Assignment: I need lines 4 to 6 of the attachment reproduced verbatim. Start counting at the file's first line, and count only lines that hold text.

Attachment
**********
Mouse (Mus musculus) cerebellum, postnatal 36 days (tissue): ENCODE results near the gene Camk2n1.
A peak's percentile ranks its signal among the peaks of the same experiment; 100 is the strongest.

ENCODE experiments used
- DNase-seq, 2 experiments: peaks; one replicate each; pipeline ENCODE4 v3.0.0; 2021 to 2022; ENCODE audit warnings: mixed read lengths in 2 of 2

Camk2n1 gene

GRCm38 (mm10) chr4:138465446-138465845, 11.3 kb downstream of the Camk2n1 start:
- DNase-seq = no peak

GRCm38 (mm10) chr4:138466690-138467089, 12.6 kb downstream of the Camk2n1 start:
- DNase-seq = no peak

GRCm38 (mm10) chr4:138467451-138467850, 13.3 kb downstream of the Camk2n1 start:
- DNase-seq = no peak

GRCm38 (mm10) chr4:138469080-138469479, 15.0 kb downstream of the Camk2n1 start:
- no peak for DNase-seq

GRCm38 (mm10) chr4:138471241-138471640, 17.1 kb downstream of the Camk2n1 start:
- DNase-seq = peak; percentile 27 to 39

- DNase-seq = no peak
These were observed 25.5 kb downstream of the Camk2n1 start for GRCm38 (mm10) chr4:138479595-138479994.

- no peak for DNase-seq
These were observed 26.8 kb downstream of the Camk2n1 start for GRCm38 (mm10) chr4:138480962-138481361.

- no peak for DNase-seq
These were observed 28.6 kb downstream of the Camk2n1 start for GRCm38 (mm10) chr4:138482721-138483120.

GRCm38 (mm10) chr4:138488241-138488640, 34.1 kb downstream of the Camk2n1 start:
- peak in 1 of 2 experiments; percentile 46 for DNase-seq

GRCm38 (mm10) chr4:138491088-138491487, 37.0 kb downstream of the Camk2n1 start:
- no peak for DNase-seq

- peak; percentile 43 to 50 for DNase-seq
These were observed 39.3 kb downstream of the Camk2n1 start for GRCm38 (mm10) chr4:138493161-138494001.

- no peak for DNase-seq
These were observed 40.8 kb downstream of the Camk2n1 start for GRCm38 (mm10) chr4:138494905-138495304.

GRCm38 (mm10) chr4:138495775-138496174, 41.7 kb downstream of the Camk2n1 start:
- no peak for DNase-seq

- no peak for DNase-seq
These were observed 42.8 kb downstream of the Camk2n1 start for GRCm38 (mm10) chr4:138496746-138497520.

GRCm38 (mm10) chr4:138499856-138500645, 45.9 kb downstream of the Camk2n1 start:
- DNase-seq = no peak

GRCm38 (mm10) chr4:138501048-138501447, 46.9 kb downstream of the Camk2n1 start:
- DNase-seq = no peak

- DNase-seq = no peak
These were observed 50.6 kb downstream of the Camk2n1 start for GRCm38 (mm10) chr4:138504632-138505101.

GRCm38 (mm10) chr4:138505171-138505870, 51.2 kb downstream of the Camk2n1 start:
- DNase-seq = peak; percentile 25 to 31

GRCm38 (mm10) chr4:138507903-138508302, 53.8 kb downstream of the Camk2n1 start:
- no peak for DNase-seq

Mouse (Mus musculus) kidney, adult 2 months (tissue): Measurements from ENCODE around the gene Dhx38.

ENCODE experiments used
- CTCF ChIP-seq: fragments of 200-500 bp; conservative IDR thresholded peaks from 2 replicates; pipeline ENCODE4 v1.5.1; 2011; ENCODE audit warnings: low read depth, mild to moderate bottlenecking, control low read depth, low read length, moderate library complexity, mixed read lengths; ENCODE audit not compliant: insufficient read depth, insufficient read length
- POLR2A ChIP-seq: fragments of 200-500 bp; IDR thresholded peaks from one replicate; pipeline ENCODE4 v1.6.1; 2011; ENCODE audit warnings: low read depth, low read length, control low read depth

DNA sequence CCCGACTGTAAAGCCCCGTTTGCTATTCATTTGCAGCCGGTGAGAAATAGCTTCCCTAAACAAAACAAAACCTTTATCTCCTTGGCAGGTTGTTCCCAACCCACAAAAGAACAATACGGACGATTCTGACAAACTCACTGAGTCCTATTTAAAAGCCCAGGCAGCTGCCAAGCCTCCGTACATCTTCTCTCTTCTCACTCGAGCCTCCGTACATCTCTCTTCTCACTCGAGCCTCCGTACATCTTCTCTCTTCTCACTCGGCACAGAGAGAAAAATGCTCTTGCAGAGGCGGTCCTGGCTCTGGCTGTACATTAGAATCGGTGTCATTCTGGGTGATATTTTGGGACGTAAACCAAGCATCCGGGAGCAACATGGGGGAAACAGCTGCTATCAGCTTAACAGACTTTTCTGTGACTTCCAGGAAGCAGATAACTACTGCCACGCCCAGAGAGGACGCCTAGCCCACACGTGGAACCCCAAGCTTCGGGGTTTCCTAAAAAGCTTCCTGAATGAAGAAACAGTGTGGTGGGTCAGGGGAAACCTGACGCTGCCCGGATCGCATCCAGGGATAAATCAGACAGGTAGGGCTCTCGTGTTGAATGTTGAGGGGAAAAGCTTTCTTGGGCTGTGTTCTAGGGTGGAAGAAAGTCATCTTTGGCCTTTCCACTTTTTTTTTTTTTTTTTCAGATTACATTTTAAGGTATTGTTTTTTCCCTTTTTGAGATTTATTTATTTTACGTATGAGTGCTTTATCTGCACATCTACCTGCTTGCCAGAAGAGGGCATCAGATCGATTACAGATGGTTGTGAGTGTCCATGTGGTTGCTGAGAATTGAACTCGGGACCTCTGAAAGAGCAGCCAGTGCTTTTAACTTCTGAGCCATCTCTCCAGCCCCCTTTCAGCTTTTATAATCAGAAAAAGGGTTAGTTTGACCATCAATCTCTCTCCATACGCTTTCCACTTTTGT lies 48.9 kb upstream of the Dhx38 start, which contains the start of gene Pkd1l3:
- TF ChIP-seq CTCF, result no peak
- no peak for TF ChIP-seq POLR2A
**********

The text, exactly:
- DNase-seq, 2 experiments: peaks; one replicate each; pipeline ENCODE4 v3.0.0; 2021 to 2022; ENCODE audit warnings: mixed read lengths in 2 of 2

Camk2n1 gene

GRCm38 (mm10) chr4:138465446-138465845, 11.3 kb downstream of the Camk2n1 start: